1Department of Epidemiology, Harvard School of Public Health, Boston, MA, USA2Channing Laboratory, Department of Medicine, Brigham and Women's Hospital and Harvard Medical School, Boston, MA, USA3Harvard Center for Cancer Prevention, Harvard School of Public Health, Boston, MA, USA4Department of Biostatistics, Harvard School of Public Health, Boston, MA, USA5Department of Nutrition, Harvard School of Public Health, Boston, MA, USA*Correspondence to: Randi A. Paynter, University of California, 140 Earl Warren Hall #7360, Berkeley, CA 94720-7360, USA.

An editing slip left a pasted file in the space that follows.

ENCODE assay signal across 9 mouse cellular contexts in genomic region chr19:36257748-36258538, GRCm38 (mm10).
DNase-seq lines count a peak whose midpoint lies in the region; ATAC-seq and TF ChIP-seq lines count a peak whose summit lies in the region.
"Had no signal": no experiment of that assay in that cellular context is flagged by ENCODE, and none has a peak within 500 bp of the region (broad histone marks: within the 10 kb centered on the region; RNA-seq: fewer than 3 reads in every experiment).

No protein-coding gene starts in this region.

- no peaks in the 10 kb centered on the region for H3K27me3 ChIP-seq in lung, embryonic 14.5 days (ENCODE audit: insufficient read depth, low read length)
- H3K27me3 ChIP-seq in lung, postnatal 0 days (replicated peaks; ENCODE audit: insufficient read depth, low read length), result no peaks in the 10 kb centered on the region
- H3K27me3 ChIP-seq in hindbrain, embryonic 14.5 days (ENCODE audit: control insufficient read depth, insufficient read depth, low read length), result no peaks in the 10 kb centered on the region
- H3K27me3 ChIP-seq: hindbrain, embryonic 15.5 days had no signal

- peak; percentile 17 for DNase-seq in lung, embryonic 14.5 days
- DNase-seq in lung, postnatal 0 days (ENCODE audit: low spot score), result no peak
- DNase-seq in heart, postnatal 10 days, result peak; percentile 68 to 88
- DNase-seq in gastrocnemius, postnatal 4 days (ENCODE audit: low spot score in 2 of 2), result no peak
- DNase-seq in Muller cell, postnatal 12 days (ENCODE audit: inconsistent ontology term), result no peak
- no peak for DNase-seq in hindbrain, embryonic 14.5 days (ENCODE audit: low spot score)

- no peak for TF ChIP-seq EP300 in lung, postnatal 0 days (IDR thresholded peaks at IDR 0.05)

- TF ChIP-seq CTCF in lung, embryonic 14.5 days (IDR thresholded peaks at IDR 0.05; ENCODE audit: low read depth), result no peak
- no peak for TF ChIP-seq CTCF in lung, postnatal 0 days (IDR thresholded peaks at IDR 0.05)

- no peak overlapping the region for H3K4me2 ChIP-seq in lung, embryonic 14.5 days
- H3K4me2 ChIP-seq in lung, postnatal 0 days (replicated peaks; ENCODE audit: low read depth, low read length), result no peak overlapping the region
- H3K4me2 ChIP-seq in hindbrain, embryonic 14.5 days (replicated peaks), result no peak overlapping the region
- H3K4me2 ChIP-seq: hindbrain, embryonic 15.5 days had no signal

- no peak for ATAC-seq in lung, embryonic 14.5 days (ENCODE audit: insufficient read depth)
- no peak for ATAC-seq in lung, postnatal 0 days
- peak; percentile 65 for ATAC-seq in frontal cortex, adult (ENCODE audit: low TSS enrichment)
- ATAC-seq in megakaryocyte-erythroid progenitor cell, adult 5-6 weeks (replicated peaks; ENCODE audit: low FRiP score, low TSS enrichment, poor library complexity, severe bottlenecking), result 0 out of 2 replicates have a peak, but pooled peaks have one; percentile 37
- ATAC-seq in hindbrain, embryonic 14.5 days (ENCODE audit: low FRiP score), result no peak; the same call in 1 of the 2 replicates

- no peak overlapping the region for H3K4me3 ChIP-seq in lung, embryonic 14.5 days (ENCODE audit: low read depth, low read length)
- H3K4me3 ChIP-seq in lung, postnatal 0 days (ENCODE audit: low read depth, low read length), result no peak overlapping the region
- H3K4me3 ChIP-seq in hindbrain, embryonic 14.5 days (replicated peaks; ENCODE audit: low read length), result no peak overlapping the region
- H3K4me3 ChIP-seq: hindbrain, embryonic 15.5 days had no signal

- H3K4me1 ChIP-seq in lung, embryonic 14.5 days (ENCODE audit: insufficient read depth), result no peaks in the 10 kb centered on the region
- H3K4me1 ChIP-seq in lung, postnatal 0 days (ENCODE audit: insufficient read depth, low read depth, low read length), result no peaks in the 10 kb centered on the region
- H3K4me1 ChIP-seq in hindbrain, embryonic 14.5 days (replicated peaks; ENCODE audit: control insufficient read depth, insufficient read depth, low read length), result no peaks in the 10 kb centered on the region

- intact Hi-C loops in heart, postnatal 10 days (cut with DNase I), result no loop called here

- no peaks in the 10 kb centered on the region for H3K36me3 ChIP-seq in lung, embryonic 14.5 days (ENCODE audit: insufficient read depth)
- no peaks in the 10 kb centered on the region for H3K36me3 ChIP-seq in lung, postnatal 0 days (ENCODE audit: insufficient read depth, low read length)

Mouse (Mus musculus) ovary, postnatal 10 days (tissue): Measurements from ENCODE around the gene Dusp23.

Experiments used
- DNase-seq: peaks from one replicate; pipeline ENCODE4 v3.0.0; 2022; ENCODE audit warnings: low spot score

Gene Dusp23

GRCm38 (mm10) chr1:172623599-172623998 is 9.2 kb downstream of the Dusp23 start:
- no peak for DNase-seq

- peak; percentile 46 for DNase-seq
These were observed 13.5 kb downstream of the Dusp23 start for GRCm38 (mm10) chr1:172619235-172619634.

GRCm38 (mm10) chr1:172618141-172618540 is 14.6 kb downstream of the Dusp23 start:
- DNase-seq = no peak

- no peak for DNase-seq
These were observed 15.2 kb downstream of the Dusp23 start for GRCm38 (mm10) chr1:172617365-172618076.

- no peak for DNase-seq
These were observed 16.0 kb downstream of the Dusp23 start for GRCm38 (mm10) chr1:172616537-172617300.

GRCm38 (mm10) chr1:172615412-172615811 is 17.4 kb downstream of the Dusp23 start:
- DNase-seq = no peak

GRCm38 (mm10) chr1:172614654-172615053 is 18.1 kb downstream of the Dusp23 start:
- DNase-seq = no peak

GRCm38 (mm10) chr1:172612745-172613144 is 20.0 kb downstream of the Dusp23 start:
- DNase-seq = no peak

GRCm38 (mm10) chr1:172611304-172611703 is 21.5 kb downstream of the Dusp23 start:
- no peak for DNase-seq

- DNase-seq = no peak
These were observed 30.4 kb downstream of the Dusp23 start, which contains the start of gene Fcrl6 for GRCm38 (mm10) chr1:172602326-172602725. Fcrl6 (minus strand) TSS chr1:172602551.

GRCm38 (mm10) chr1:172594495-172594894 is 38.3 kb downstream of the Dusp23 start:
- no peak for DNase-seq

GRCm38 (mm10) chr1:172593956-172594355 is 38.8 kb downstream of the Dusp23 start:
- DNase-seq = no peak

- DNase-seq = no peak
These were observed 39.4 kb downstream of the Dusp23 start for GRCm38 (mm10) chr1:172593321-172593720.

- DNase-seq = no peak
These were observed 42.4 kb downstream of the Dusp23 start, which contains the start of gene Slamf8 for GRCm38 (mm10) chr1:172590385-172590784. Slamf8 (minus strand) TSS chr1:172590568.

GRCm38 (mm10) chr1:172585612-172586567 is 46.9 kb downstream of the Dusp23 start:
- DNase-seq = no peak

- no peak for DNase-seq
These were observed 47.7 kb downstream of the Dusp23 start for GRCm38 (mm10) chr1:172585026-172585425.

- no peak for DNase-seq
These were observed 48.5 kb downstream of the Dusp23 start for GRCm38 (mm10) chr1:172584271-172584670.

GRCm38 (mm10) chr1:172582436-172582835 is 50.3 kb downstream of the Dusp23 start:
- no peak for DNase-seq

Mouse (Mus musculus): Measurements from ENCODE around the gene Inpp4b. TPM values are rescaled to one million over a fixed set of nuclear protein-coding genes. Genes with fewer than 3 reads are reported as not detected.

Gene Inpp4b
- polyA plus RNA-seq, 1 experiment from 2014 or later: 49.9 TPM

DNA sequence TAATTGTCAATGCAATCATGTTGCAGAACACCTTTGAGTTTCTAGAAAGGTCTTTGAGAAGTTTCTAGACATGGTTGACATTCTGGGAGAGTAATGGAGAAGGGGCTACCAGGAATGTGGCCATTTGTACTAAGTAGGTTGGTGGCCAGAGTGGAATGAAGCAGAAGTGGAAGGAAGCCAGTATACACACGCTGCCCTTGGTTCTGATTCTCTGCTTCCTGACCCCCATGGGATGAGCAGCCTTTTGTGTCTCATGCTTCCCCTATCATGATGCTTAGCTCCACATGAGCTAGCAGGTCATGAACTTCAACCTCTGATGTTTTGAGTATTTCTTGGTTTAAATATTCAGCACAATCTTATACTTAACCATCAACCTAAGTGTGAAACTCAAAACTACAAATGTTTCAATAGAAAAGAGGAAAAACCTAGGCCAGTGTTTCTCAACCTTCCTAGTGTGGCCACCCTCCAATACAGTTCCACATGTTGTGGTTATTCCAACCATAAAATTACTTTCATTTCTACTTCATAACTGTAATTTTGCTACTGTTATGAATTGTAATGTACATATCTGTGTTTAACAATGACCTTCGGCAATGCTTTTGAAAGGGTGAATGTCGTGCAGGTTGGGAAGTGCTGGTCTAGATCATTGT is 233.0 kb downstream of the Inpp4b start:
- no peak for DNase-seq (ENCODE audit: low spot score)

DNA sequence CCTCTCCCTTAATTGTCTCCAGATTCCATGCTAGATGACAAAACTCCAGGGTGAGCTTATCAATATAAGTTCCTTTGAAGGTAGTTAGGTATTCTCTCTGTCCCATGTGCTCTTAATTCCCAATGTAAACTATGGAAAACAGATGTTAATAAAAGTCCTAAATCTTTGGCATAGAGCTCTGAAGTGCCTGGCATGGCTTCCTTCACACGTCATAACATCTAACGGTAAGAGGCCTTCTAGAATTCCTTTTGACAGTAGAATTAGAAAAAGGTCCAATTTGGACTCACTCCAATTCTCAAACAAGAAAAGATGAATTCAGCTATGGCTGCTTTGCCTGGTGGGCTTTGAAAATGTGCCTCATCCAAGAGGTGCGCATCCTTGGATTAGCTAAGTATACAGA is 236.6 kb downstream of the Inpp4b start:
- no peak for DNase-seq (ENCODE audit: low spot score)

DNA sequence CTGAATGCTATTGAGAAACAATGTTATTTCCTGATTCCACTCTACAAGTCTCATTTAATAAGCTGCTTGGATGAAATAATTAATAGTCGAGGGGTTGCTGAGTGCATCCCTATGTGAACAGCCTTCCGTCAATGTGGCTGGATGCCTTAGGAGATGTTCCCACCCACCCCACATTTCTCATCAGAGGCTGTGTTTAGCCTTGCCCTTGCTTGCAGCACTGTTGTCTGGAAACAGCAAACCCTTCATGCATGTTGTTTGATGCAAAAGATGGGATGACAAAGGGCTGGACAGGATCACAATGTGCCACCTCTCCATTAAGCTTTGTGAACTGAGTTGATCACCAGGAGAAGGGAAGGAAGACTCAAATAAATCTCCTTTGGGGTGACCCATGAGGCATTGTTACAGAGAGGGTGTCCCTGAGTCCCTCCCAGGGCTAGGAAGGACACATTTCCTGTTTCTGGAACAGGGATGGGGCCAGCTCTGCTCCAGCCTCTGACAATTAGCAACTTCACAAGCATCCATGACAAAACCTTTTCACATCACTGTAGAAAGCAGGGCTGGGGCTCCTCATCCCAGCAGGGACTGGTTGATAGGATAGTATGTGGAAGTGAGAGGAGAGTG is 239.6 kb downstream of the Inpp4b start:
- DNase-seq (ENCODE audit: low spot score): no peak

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Endogenous estrogen exposure is an important determinant of endometrial cancer risk. Aromatase, encoded byCYP19,catalyzes the aromatization of androstenedione and testosterone to estrone and estradiol, respectively. Several common genetic polymorphisms inCYP19have been identified, including a TCT insertion/deletion and a (TTTA)nrepeat polymorphism in intron IV as well as a 3′UTR C/T polymorphism. We evaluated these 3 polymorphisms plus an additional 9 noncoding polymorphisms as individual genotypes and predicted haplotypes as risk factors for endometrial cancer using a nested case-control study design. Invasive endometrial cancer cases (n= 222) and matched controls (n= 666) were identified among participants in the Nurses' Health Study who had provided a blood sample in 1989–1990 (n= 32,826). We estimated haplotypes from unphased genotype data spanning >123 kb ofCYP19.Six haplotypes constructed from 10 SNPs were estimated with a frequency ≥5%. The highest prevalence haplotype (33% among cases, 28% among controls) was significantly associated with endometrial cancer risk (p= 0.03). Loci with variant alleles that comprise the risk haplotype were independently associated with endometrial cancer, with relative risk estimates ranging from 1.68 (95% CI 1.13–2.48) to 2.07 (95% CI 1.33–3.23), comparing variant allele carriers to wild-type homozygotes. We observed significant interactions between menopausal status and 2 of the high-risk loci (p= 0.03 andp< 0.01), with >2-fold increased risk for variant allele carriers who were postmenopausal but no association between genotype and endometrial cancer among premenopausal women. We evaluated associations betweenCYP19haplotypes and plasma steroid hormone levels. The haplotype associated with endometrial cancer risk is also significantly associated with the ratios of estrone to androstenedione and estradiol to testosterone, the products and substrates of the enzyme aromatase, encoded byCYP19.Our data suggest that there is a high-frequencyCYP19haplotype related to higher estrogen to androgen ratios and increased risk of endometrial cancer and that this association may primarily pertain to postmenopausal women. (Supplementary material for this article can be found on theInternational Journal of Cancerwebsite athttp:www.interscience.wiley.com/jpages/0020-7136/suppmat/index.html.)